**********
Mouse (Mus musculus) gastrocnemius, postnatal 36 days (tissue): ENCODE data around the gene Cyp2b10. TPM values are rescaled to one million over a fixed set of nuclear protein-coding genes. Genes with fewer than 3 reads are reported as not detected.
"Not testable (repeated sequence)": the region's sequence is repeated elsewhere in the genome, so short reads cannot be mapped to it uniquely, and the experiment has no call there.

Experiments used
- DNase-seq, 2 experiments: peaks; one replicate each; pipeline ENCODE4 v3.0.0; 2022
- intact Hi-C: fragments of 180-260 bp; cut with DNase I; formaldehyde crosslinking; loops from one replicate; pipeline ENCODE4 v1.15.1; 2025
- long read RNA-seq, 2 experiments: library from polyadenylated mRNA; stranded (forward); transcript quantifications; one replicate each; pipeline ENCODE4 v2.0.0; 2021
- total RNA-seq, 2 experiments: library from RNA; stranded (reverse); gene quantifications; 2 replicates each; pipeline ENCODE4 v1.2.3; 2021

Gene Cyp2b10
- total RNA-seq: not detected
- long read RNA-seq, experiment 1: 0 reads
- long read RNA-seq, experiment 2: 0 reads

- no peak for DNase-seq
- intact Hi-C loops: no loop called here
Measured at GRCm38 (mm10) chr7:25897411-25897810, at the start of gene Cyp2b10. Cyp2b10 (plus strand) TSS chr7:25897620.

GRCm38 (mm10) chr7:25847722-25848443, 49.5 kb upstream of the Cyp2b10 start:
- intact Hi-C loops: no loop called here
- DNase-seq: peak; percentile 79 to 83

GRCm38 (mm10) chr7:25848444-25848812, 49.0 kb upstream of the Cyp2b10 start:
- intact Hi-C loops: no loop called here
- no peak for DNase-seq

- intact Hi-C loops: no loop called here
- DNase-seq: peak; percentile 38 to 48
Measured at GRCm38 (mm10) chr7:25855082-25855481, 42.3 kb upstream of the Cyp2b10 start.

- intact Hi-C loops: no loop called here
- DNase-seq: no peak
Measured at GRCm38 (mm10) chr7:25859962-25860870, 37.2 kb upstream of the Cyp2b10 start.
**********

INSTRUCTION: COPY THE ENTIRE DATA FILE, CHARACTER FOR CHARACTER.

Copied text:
Mouse (Mus musculus) gastrocnemius, postnatal 36 days (tissue): ENCODE data around the gene Cyp2b10. TPM values are rescaled to one million over a fixed set of nuclear protein-coding genes. Genes with fewer than 3 reads are reported as not detected.
"Not testable (repeated sequence)": the region's sequence is repeated elsewhere in the genome, so short reads cannot be mapped to it uniquely, and the experiment has no call there.

Experiments used
- DNase-seq, 2 experiments: peaks; one replicate each; pipeline ENCODE4 v3.0.0; 2022
- intact Hi-C: fragments of 180-260 bp; cut with DNase I; formaldehyde crosslinking; loops from one replicate; pipeline ENCODE4 v1.15.1; 2025
- long read RNA-seq, 2 experiments: library from polyadenylated mRNA; stranded (forward); transcript quantifications; one replicate each; pipeline ENCODE4 v2.0.0; 2021
- total RNA-seq, 2 experiments: library from RNA; stranded (reverse); gene quantifications; 2 replicates each; pipeline ENCODE4 v1.2.3; 2021

Gene Cyp2b10
- total RNA-seq: not detected
- long read RNA-seq, experiment 1: 0 reads
- long read RNA-seq, experiment 2: 0 reads

- no peak for DNase-seq
- intact Hi-C loops: no loop called here
Measured at GRCm38 (mm10) chr7:25897411-25897810, at the start of gene Cyp2b10. Cyp2b10 (plus strand) TSS chr7:25897620.

GRCm38 (mm10) chr7:25847722-25848443, 49.5 kb upstream of the Cyp2b10 start:
- intact Hi-C loops: no loop called here
- DNase-seq: peak; percentile 79 to 83

GRCm38 (mm10) chr7:25848444-25848812, 49.0 kb upstream of the Cyp2b10 start:
- intact Hi-C loops: no loop called here
- no peak for DNase-seq

- intact Hi-C loops: no loop called here
- DNase-seq: peak; percentile 38 to 48
Measured at GRCm38 (mm10) chr7:25855082-25855481, 42.3 kb upstream of the Cyp2b10 start.

- intact Hi-C loops: no loop called here
- DNase-seq: no peak
Measured at GRCm38 (mm10) chr7:25859962-25860870, 37.2 kb upstream of the Cyp2b10 start.